County takes team approach in tackling drug problem

By Alberta Stojkovic - The Sentinel

The County Coroner, Sheriff, Prosecutor, EMS and Health District officials met with Commissioners in the past few weeks and along with budget reports, shared concerns about keeping drugs out of Morrow County. One important realization is the need for all officials to share information.

EMS runs for overdose in the last six months of 2016 totaled 13, in the first five months of 2016 there were more than 20 runs for overdose. Health Department Director of Nursing, Kay Benick brought statistics to Commissioners on deaths due to overdose in Morrow County and surrounding counties. As Commissioners looked at the numbers, they grew concerned about the continuing increase in deaths by drug overdose.

From 2015 to 2016 total deaths by overdose in Morrow County rose from 7 to 11. Official numbers for 2017 to date are not confirmed, but it appears that there is an increase in deaths this year again.

In both 2015 and 2016 there were three deaths from prescription and other opiates. Two deaths in 2015 were due to heroin and three deaths in 2016 due to heroin in Morrow County. No deaths in 2015 were from Fentanyl, but two from Fentanyl in 2016. Fentanyl is a synthetic opioid many times the strength of heroin. There was one death each in 2016 for Cocaine, Alcohol and Hallucinogens in the county.

Surrounding counties in 2016 reported deaths from overdose totals of: Crawford 13, Delaware 23, Knox 13, Marion 44 and Richland 122.The highest number of deaths was from opiates, followed by heroin and Fentanyl overdose.

Benick is concerned for the continuation of Project Dawn, the community based education and distribution program for Naloxone kits. Naloxone is the drug that can counteract or reverse the effects of drug overdoses and save lives.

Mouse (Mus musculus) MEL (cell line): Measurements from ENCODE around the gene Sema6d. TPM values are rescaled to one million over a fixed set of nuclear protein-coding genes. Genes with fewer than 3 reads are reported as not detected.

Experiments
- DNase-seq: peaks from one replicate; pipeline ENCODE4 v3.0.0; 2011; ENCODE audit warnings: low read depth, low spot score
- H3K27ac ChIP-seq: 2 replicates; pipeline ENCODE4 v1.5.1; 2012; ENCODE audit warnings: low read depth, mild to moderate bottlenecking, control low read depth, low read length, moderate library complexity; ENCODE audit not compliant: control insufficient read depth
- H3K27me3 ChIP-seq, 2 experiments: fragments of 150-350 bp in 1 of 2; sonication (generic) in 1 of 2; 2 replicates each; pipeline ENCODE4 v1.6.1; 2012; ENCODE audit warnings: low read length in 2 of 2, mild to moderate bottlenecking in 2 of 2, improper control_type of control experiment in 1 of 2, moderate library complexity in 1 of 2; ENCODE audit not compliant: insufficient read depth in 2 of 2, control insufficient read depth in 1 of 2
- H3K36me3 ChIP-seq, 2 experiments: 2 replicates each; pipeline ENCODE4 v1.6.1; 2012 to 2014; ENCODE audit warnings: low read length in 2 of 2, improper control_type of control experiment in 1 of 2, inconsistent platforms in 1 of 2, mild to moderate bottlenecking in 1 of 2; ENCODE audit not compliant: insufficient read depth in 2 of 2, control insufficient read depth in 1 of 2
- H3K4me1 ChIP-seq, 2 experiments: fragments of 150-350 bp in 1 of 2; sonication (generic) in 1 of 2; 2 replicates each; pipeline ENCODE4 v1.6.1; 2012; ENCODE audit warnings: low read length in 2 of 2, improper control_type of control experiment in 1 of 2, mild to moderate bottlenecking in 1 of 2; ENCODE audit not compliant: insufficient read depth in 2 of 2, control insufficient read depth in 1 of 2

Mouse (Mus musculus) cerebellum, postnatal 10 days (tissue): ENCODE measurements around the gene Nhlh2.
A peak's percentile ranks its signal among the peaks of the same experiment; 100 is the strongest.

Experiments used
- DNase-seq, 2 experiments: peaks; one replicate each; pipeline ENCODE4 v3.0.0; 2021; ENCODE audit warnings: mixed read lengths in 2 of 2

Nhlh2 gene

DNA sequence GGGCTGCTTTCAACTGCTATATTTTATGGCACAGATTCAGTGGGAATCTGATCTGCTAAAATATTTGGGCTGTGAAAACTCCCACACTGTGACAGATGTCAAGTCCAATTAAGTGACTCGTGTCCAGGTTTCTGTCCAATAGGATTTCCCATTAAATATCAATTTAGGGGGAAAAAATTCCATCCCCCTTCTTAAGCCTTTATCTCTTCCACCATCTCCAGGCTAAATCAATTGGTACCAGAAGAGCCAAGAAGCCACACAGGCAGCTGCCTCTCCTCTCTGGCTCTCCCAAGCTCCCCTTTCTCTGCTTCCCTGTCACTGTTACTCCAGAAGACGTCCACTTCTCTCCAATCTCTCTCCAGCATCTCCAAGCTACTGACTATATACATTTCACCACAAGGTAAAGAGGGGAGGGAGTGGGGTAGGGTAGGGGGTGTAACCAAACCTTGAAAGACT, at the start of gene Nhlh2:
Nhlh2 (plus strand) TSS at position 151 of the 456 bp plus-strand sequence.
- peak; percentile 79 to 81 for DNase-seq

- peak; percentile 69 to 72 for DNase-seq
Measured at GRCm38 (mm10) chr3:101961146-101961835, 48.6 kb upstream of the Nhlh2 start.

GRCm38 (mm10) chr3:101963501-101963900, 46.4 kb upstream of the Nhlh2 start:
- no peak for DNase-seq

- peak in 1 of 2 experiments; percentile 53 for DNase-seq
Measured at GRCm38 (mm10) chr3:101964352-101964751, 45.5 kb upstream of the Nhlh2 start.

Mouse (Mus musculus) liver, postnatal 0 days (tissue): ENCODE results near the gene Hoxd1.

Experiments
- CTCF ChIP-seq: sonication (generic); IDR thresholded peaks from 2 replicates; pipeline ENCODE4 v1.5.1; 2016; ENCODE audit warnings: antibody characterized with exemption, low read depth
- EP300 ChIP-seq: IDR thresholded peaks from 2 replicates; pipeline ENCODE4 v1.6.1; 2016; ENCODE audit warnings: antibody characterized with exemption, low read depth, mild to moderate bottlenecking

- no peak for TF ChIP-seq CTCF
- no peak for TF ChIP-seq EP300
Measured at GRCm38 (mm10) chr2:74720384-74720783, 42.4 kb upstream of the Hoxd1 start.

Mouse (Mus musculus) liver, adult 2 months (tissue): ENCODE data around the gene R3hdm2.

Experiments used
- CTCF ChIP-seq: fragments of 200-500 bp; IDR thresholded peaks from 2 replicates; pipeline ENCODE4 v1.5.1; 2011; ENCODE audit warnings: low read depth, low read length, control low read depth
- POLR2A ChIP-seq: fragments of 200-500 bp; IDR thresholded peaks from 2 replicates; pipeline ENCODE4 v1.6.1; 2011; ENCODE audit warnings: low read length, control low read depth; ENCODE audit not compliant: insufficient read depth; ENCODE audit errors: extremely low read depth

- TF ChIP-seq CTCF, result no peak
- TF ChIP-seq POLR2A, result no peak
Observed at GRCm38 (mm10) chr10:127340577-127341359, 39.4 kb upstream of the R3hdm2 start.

The Ohio Department of Health (ODH) gave the initial funding for the Naloxone program of $24,000 in 2016. The Health dept. distributed around 75 Naloxone kits and trained law enforcement officers, schools and families in their use. They have also partnered with Maryhaven to do training. The challenge, Benick said, is to get the information out on the usage of Naloxone.

Benick said the funding for this Naloxone program will run out June 30 this year. The kits will be expiring in November 2017. The ODH will now primarily fund only new programs starting up, so Morrow County will need to look for support for the program locally.

There are now new forms of the Naloxone that are less expensive. The Health Dept. is now considering use of a nasal spray that is less expensive and it is twice the strength of the injections. The Health Dept. is also looking into partnering with other counties such as Union, Delaware, Knox and Holmes to save costs.

Commissioner Tom Whiston agreed with Benick that this is a cost effective program when lives can be saved with Naloxone and individuals can get a second chance at life. He asked about the possibility of extending the expiration since the kits would have very little loss in use after their November expiration date.

It was discussed that one high risk group for overdose are people leaving jail. They are especially vulnerable if they begin using drugs at the rate of use before their time in jail.

Benick said there is a need to track the number of deaths who are residents of the county and where they live. Some overdose deaths are due to people dying here who live in locations outside the county.

Whiston said he will take the questions on numbers of deaths by overdose and lives saved by Naloxone to both the Coroner, Dr. Hintz and to law enforcement.

“We need to continue with zero tolerance for drugs from law enforcement in the county,” Whiston added. “We want the numbers of death and the potential to get drugs to go down here.”

By Alberta Stojkovic

The Sentinel

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